Now that many children across world have spent the past year adapting to new models of remote education, there may be another period of transition when they return to in-person schools and classes.

When they do return, there are likely to be changes in daily routine and procedure in the school, and some children may feel anxiety about how to readjust to sitting in a classroom and separating from parents for the school day. If you worked with your children and students to adapt to virtual learning over the past year, you can also help them adjust to being physically back in school with similar principles.

Here are 7 things you can do to help make the transition easier:

  1. Start preparations as early as you can. Don't let the return be a surprise, so keep them informed when you learn of confirmed changes in your school district. Be open and honest with your children, at a level appropriate for their age, about what is known and what is unknown about the return to school.
  2. Ask them questions and talk through their responses. Instead of asking, “Are you worried to go back to school?” try asking, “What do you think it will be like to return to school full time?” If they express concerns about a specific aspect of the changes, talk through this and don’t discount their worries. Make it clear that you are there to support them and help them through any challenges.
  3. Discuss likely changes in procedure at school (or confirmed changes) and problem-solve with your kids about how that will affect them and what they can do to make it easier. For younger children, this might be talking through lunchtime routines or bathroom breaks. For older students, this might include how to keep track of books and online assignments to make sure they are prepared for each day.
  4. Model appropriate coping skills for children. Kids tend to look to trusted adults to know how to react in uncertain situations. If parents show they are not coping well with school changes and a return to in-person learning, children are more likely to be upset. This doesn't mean adults have to be happy about every change that comes along but show them how to manage worries you may have.
  5. If necessary, practice new procedures at home and get kids comfortable before they return to school in-person. Have them wear masks for short times at home and gradually increase the amount of time they wear them. Talk through different routines in the lunchroom, playground, or bus. You can also invite other children near their age to come practice playing while wearing masks and maintaining a safe distance.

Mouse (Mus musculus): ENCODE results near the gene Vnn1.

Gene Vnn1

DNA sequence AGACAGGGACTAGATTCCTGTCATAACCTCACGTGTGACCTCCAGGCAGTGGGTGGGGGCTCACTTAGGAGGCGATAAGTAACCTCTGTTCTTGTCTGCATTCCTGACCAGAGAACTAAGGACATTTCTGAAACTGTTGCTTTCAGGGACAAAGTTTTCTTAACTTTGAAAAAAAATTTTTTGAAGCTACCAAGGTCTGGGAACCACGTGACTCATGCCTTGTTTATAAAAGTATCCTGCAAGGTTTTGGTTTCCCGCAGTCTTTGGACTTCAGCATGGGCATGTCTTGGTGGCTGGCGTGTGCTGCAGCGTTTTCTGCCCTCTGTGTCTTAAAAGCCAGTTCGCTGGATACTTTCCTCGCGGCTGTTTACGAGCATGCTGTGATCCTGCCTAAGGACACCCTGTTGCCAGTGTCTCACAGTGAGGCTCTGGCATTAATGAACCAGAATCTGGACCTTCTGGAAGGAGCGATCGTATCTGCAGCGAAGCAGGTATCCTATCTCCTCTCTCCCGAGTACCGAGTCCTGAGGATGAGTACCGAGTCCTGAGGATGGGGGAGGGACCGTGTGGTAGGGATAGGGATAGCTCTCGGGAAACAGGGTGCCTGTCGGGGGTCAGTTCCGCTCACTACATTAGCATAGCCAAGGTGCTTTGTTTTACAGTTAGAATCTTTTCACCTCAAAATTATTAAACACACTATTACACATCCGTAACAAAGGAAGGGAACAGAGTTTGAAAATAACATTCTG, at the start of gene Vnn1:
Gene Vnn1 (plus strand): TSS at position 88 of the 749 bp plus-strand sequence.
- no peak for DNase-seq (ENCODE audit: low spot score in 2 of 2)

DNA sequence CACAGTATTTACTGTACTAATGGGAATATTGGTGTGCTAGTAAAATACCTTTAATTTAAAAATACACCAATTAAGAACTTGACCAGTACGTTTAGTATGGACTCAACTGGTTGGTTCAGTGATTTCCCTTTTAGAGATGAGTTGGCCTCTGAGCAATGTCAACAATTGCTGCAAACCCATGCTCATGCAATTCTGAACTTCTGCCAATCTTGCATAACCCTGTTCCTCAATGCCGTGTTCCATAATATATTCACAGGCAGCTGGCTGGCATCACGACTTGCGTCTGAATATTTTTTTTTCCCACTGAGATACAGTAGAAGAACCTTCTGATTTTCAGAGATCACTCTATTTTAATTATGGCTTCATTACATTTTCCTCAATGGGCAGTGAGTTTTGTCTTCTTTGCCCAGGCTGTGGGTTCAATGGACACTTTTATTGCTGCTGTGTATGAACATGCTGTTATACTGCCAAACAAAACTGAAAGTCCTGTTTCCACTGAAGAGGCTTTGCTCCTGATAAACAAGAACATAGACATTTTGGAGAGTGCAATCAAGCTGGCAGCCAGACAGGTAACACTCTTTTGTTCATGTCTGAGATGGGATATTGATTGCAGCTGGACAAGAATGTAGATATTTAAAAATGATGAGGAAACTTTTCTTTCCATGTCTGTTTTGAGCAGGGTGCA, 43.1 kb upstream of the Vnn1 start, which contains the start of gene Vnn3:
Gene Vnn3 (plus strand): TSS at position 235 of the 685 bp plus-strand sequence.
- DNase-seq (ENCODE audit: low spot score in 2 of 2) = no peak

6. Get kids on a new routine in the weeks leading up to in-person school that mirrors what you know of their school schedule. Establish consistent sleep and wake times, have structured and unstructured parts of the day, and have them wear masks to do activities at home, such as art projects, reading or during parts of playtime. Normalize the changes for them by reminding them their classmates will be experiencing the same changes.
  7. If you have specific concerns for your child, reach out to the teacher and front office as the return-to-school approaches and discuss your concerns. Ask about any special resources that might be available to help.

Since most families have been spending more time together due to COVID-19 restrictions, young children may have increased separation anxiety or general stress and concerns about being away from family and being in new environments with new people.

For younger children who have a hard time saying goodbye, consider making a special goodbye part of your routine that you can do together, such as a special handshake or a statement that you and your child can make to one another. Also remind your child when you might see each other again. Some small children also like a transitional object, like a small item that reminds them of a caregiver while they are separated and that they can “keep safe” while apart. Practice short separations at home while a parent goes for a walk or runs errands. If safe to do so, have kids go for a sleepover at a grandparent’s house or spend some time away from home in a comfortable environment.

When to Seek More Help

It is natural for the beginning of the school year or major transitions in school to be stressful for kids of all ages (and parents!). It typically takes a few weeks of adjustment before kids are used to their new routines and schedules. If you notice significant changes in your child’s behavior, such as sleep problems, major appetite changes, behavior or mood changes, or anxiety that makes it difficult for them to function, seek advice from your child’s pediatrician, school counselor or teacher.